Asbestos from 9/11 Still Making People Sick
Another September 11th has come and gone. People stopped what they were doing to watch replays of planes hitting towers, posted poignant memes on their Facebook pages, and visited memorials or participated in peace-related church services.
Families who lost loved ones in the towers, at the Pentagon, or in that field in Pennsylvania paused to remember their loved ones and no doubt shed more than a few tears.
But how many Americans realize that there are still people dying because of Sept. 11th? It’s true. Many who served as police officers, emergency responders, firefighters, and rescue and recovery personnel are sick – 17 years after they worked at Ground Zero. And asbestos has been one of the biggest factors in their failing health.
The first 9/11 victim of asbestos-related disease was Deborah Reeve, an EMT who died of mesothelioma in 2006. Her death came just 5 ½ years after she worked at the site of the World Trade Center tragedy.
Reeve inhaled so much asbestos that she almost immediately developed a disease that usually takes decades to appear. She was otherwise young and healthy before she was diagnosed with asbestos-caused cancer and she died at age 41, leaving a husband and small children behind.
Today, others who inhaled asbestos – though maybe not as much as Reeve – are finding that they have mesothelioma or some other related disease, such as asbestosis, pleural plaques, or another form of cancer.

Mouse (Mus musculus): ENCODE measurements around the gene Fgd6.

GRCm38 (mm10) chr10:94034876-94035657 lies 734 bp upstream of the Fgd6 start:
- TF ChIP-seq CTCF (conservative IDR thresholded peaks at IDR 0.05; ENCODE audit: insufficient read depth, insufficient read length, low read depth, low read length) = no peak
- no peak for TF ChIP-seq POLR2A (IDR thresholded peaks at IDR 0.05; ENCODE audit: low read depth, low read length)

They no doubt knew that the time could potentially come when they would suffer the same fate as Reeve, though they hoped they were wrong.
Thankfully, there is health monitoring and financial aid available to the first responders, volunteers, and survivors of the Sept. 11 attacks via the James Zadroga 9/11 Health and Compensation Act of 2010, which was recently extended to cover the next 75 years.
The act was named for an NYPD officer who died in the same manner as Reeve – that is, due to exposure to toxins from his work at Ground Zero.
It allows first responders to keep track of what’s going on with their health, all free of charge.
But while monitoring will hopefully help catch problems early, exposure to asbestos means none of these individuals will ever be completely healthy again.
The use of asbestos in the Twin Towers and other buildings in the vicinity of the blasts will kill many other individuals in the next 30 to 40 years or beyond.
No one knows who the victims will be and how many of them will die. For these people, it’s just a sad “wait and see”.